capítulos de libros
Diversity of craniomandibular morphology in caviomorph rodents. An overview of macroevolutionary and functional patterns
ALVAREZ, ALICIA; VIEYTES, E. CAROLINA; BECERRA, FEDERICO; OLIVARES, A. ITATÍ; ECHEVERRÍA, ALEJANDRA I. ; VERZI, DIEGO H.; VASSALLO, ALDO I.
Biology of caviomorph rodents: diversity and evolution
Sociedad Argentina para el Estudio de los Mamíferos SAREM
Lugar: Mendoza; Año: 2015; p. 1 - 50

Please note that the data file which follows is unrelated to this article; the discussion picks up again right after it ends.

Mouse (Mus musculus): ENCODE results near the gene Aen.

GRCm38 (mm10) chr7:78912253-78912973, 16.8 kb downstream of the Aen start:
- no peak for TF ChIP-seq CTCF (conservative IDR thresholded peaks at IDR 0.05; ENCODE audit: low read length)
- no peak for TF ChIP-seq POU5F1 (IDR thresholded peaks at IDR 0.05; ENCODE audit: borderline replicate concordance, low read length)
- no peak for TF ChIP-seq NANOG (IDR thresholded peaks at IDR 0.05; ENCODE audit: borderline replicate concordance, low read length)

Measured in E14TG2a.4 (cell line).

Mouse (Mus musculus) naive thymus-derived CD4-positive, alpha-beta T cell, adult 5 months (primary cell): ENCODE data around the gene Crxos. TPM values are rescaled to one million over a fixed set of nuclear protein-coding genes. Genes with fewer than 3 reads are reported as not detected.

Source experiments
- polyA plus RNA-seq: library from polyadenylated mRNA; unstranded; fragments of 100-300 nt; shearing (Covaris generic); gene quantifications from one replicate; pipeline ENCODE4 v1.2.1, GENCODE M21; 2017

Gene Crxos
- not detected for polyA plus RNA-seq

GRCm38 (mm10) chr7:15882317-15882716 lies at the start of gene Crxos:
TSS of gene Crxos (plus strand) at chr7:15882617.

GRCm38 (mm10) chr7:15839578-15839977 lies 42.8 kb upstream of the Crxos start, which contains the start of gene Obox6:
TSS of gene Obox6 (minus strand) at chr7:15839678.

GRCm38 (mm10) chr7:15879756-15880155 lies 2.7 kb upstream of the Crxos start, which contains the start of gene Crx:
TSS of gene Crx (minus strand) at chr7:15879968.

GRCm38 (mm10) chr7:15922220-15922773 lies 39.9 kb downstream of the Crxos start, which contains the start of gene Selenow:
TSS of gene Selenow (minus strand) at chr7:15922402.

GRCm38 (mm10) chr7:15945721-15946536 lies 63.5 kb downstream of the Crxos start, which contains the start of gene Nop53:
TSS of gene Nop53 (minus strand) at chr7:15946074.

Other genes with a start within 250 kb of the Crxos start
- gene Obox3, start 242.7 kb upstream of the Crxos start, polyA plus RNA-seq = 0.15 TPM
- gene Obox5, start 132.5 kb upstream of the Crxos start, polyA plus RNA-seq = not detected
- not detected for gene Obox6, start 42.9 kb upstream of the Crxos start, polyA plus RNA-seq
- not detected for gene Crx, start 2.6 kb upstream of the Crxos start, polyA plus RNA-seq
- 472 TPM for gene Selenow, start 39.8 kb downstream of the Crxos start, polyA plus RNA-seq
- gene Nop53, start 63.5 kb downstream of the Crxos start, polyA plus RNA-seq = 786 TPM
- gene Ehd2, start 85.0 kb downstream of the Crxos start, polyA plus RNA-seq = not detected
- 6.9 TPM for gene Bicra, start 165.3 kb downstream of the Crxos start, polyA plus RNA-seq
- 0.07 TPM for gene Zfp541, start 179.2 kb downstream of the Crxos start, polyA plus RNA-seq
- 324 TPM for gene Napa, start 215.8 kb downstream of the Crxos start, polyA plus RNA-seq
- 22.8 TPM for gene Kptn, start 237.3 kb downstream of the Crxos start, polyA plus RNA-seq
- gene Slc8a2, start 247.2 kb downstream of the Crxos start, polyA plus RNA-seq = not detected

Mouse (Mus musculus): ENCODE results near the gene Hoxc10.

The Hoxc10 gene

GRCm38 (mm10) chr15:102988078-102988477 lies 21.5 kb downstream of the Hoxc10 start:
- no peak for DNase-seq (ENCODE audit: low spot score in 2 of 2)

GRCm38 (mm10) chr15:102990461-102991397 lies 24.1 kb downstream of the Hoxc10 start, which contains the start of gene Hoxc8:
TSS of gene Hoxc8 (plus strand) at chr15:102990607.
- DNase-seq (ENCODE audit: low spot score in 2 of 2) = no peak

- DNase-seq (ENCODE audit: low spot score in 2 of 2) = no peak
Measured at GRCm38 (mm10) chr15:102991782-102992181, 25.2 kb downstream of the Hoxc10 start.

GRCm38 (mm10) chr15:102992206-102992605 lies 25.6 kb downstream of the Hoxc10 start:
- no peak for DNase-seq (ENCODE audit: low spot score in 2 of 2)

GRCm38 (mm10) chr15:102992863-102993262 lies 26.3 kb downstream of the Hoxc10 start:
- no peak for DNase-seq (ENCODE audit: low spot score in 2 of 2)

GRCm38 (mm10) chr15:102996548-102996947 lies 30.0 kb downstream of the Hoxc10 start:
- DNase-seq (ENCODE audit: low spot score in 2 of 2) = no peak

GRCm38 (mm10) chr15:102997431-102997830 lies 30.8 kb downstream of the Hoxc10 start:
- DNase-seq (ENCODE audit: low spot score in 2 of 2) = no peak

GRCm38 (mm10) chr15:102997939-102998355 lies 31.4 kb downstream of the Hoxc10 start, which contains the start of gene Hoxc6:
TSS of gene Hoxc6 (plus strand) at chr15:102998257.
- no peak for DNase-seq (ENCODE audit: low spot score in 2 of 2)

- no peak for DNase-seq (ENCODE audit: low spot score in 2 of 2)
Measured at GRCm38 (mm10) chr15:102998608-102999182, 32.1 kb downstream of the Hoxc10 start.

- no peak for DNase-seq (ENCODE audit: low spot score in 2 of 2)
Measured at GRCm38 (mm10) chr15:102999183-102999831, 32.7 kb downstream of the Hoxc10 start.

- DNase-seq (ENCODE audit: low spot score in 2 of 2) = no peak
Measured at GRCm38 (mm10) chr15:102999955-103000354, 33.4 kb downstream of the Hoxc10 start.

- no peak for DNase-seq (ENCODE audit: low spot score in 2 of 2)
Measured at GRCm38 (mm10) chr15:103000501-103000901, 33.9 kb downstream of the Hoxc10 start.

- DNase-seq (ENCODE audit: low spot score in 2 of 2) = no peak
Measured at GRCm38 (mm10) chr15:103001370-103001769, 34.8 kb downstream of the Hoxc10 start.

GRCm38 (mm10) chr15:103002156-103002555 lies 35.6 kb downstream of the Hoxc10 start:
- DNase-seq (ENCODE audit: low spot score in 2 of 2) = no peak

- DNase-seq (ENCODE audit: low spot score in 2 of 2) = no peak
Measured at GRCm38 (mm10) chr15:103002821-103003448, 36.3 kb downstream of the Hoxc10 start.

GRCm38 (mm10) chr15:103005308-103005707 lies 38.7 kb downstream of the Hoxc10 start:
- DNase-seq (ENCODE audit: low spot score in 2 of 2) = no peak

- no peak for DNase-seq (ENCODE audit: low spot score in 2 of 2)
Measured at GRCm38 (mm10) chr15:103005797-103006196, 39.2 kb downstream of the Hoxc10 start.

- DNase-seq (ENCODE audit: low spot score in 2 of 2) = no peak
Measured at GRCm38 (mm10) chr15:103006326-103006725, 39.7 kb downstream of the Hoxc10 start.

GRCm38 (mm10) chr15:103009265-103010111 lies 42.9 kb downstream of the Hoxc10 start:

Caviomorphs are abroadly diversified rodent clade. Accordingly, a great morphological disparityhas been detected. This variation bears a clear phylogenetic signal, and astrong allometric component was also detected. Morphological variation isassociated with the habitat occupied by each species, with the most divergentcondition seen in species with burrowing habits. These species present amassive skull associated with strong masticatory musculature and a stabilizedtemporomandibular joint that allows the generation of high bite forces. Thesefeatures are present in species that use incisors in digging or in aggressiveencounters during courtship or territorial defense, as in the case of Ctenomys.Exertion of higher bite forces also influences dental morphology and enamelmicrostructure. Procumbent incisors, deeply implanted, with high resistance toflexion-torsion forces, are observed in species that display the aforementionedfeatures. Features with opposite trait values are present in species thatexhibit lower bite forces. With respect to the molar enamel microstructure, ageneralized pattern linked to brachydont teeth can be observed; by contrast, asecondary gradual acquisition of radial enamel is related to the acquisition ofhypsodonty, strengthening the enamel band and favoring the formation of sharpedges. The strong phylogenetic signal of morphological variation observedamong extant caviomorphs may be explained by an early establishment of themajor pathways of craniomandibular specialization in the evolutionary historyof these rodents. However, phylogenetic structure alone does not explainmorphological changes. Several variables such as size, habitat, diet, habits,and diverse aspects of the life history of species, such as burrow constructionand social interaction are also linked to the observed morphological variation.The integration of macroevolutionary and morpho-functional studies in futurecomprehensive studies that involve both approaches, together withpaleoenvironmental inferences, would improve the understanding of the evolutionof this exceptional group of rodents.